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Open source database management systems are now more popular than commercial offerings
Open source systems now account for 50.1% of the total popularity scores, up from 35.5% eight years ago.
While 2 of the top 3 systems come with a commercial license, 7 of the top 10 systems are open source, and 51.2% of the systems in our ranking are open source systems, if we just count the numbers. The two most popular open source DBMSs, MySQL and PostgreSQL, are certainly among the pioneers in the open source world in general, not only in the DBMS scope.
Overtaking commercial systems is as a huge achievement for the open source community. We must, however, add some words of clarification.
First, we count a system as open source, if an open source version with significant DBMS functionality is available. Many systems additionally offer commercial licenses, often with extended functionality. We still count them as open source systems in this calculation.
Second, there are many variants of open source licenses. For example, our #9 system, SQLite, is public domain, which is quite rare these days. Then, we see systems with MIT licenses, Apache, Mozilla, BSD, GPL, AGPL licenses, and proprietary licenses. Basically, we count systems as open source in this statistic, when the source code can be downloaded, including licenses that are sometimes referred to as "source available".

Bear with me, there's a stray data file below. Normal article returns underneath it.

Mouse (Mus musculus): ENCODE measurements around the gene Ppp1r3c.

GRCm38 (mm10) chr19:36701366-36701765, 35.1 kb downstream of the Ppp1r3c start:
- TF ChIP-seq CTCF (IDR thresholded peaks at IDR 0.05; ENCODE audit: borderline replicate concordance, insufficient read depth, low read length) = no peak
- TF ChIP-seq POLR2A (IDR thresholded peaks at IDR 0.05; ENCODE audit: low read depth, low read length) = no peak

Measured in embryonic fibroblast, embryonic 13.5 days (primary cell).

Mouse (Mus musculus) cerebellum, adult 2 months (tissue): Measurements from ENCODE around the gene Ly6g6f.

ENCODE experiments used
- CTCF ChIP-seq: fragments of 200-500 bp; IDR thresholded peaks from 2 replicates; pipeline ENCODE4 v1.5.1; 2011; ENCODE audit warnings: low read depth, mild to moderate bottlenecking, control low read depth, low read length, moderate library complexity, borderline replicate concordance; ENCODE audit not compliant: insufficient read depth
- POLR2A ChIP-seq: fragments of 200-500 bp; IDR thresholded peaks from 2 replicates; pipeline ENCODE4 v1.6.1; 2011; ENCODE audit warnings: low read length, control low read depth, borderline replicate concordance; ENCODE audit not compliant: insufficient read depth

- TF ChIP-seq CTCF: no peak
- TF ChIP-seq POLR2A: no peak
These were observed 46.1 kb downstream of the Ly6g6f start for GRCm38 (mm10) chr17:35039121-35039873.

If we investigate which systems are typically open source, we see this picture:
79.3% of time series DBMSs are open source, when weighted by their popularity score, and so are 77.9% of document stores and 76.5% of wide column stores. On the other hand, 76.8% of object oriented DBMSs and 90% of multivalue DBMSs come with a commercial license. Generally speaking, NoSQL systems prefer open source licenses, and so do younger systems. That is an indication that the share of open source systems can be expected to further increase over time in the long term, although we have seen a bit of up and downs when we look at the monthly changes.
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